If Marion Barry is speaking of programs that give the impoverished a boost, that is, a break that allows for them to take advantage of the free market, then, I can support that. And do support that. Those born in poverty have to work twice as hard as those that are not, and yet not receive even a modest return. Does that make them lazy, no, not at all. Just Dis-advantaged. Advantages that supposedly you and I can take for granted.

Fenty ran on a populist agenda, he cannot duck into the shadows from that when it comes to funding city services and programs. The rich have expectations from government and so to should the poor. None greater than the other.

Marion Barry, or whomever represents Ward 8 in the future, are, by that fact, compelled to lobby on behalf of their constituents. I think that it is awful that because we don't want to hear about the impoverished that one would wish to marginalize their circumstances.

Posted by: concernedaboutdc | March 31, 2008 10:25 AM | Report abuse

"Most people don't "choose" to live in a cycle of poverty. If you are born into that environment, chances are, the chips will be stacked against you, on many fronts, such that you will, without assistance, remain in that circumstance."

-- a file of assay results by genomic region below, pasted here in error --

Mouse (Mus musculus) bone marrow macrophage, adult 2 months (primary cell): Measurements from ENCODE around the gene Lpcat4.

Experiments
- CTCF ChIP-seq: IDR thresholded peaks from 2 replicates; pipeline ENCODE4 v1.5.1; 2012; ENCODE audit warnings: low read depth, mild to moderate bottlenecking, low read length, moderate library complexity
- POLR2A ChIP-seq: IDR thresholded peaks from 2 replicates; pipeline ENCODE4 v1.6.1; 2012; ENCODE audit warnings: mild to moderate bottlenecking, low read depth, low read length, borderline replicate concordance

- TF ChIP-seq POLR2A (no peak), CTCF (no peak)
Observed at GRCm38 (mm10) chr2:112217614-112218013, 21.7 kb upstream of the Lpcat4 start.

Very true. My own father picked up trash by the side of the road to provide for his family.

I'm just saying that so much of the $$ we spend in DC is not geared toward helping people out of poverty. Instead, it actually traps people in a poverty cycle, as they are punished if they go to work and make 'too much' money to get subsidized housing, etc.

So instead they are encouraged to exist in the welfare state only, with far too much time on their hands, in an environment that we will not or cannot make safe.

Posted by: HillMan | March 31, 2008 12:27 PM | Report abuse

"That development has not touched ward 15, that's both 7 & 8. "

That's simply not true. There is a record amount of development in Wards 7 and 8, both already broken ground and planned for.

For instance, the first new grocery store in decades. New housing developments.

And the baseball stadium is irrelevant to the argument at hand. Your stance loses credibility when you cloud the issue with an emotional and factually inaccurate reference to baseball stadium funding, which did NOT come from the average DC taxpayer.... it came ONLY from large DC businesses, who would not have supported a similar tax for yet more welfare programs.

Posted by: HillMan | March 31, 2008 12:30 PM | Report abuse